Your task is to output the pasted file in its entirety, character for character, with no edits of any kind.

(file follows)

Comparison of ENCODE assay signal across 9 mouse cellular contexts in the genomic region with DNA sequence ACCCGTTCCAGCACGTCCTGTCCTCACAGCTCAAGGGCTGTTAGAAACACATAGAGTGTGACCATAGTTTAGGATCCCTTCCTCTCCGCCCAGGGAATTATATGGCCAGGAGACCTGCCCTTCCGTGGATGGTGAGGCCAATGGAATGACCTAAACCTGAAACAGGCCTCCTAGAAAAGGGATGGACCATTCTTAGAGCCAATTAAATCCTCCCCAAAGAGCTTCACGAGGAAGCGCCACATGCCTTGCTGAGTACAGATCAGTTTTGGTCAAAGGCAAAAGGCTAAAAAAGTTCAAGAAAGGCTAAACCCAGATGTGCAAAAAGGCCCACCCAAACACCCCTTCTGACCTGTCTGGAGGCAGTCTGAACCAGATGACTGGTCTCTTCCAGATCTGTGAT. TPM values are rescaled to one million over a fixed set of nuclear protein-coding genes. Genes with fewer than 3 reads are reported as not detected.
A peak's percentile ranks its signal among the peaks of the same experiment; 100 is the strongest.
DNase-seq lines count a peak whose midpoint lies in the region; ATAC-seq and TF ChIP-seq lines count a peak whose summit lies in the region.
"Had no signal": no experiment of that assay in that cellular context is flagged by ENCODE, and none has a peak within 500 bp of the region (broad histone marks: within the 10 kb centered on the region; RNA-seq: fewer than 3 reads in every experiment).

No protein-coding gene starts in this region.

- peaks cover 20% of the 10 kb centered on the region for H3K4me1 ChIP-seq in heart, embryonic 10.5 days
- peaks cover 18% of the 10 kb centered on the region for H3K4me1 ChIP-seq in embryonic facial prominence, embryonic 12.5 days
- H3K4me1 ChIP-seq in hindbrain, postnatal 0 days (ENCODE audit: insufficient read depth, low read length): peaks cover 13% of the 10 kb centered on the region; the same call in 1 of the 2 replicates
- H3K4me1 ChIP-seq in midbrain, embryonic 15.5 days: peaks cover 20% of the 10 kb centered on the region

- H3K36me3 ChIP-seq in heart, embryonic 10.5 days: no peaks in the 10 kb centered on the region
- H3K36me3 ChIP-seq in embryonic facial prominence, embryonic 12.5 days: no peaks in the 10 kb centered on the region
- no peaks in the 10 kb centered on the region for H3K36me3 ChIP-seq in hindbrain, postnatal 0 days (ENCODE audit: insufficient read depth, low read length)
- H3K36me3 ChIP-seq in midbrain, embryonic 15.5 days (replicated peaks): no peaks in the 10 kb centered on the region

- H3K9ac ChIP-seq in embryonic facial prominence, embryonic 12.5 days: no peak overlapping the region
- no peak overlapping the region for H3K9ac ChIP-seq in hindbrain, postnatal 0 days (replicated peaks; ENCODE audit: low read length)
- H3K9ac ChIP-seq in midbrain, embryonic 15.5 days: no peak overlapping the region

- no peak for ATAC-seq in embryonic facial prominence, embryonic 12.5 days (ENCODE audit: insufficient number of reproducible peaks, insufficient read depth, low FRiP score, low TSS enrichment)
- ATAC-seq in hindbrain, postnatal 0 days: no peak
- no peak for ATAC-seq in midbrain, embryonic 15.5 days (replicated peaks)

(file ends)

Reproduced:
Comparison of ENCODE assay signal across 9 mouse cellular contexts in the genomic region with DNA sequence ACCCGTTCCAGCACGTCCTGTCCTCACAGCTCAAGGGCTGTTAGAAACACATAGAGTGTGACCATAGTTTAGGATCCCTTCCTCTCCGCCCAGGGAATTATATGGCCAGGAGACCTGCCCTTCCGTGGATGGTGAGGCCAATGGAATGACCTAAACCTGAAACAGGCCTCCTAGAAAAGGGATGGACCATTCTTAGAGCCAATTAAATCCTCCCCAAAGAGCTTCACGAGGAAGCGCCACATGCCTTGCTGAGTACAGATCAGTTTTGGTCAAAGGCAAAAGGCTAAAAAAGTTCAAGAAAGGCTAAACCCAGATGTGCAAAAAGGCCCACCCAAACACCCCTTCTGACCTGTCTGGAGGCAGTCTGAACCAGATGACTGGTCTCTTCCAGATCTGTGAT. TPM values are rescaled to one million over a fixed set of nuclear protein-coding genes. Genes with fewer than 3 reads are reported as not detected.
A peak's percentile ranks its signal among the peaks of the same experiment; 100 is the strongest.
DNase-seq lines count a peak whose midpoint lies in the region; ATAC-seq and TF ChIP-seq lines count a peak whose summit lies in the region.
"Had no signal": no experiment of that assay in that cellular context is flagged by ENCODE, and none has a peak within 500 bp of the region (broad histone marks: within the 10 kb centered on the region; RNA-seq: fewer than 3 reads in every experiment).

No protein-coding gene starts in this region.

- peaks cover 20% of the 10 kb centered on the region for H3K4me1 ChIP-seq in heart, embryonic 10.5 days
- peaks cover 18% of the 10 kb centered on the region for H3K4me1 ChIP-seq in embryonic facial prominence, embryonic 12.5 days
- H3K4me1 ChIP-seq in hindbrain, postnatal 0 days (ENCODE audit: insufficient read depth, low read length): peaks cover 13% of the 10 kb centered on the region; the same call in 1 of the 2 replicates
- H3K4me1 ChIP-seq in midbrain, embryonic 15.5 days: peaks cover 20% of the 10 kb centered on the region

- H3K36me3 ChIP-seq in heart, embryonic 10.5 days: no peaks in the 10 kb centered on the region
- H3K36me3 ChIP-seq in embryonic facial prominence, embryonic 12.5 days: no peaks in the 10 kb centered on the region
- no peaks in the 10 kb centered on the region for H3K36me3 ChIP-seq in hindbrain, postnatal 0 days (ENCODE audit: insufficient read depth, low read length)
- H3K36me3 ChIP-seq in midbrain, embryonic 15.5 days (replicated peaks): no peaks in the 10 kb centered on the region

- H3K9ac ChIP-seq in embryonic facial prominence, embryonic 12.5 days: no peak overlapping the region
- no peak overlapping the region for H3K9ac ChIP-seq in hindbrain, postnatal 0 days (replicated peaks; ENCODE audit: low read length)
- H3K9ac ChIP-seq in midbrain, embryonic 15.5 days: no peak overlapping the region

- no peak for ATAC-seq in embryonic facial prominence, embryonic 12.5 days (ENCODE audit: insufficient number of reproducible peaks, insufficient read depth, low FRiP score, low TSS enrichment)
- ATAC-seq in hindbrain, postnatal 0 days: no peak
- no peak for ATAC-seq in midbrain, embryonic 15.5 days (replicated peaks)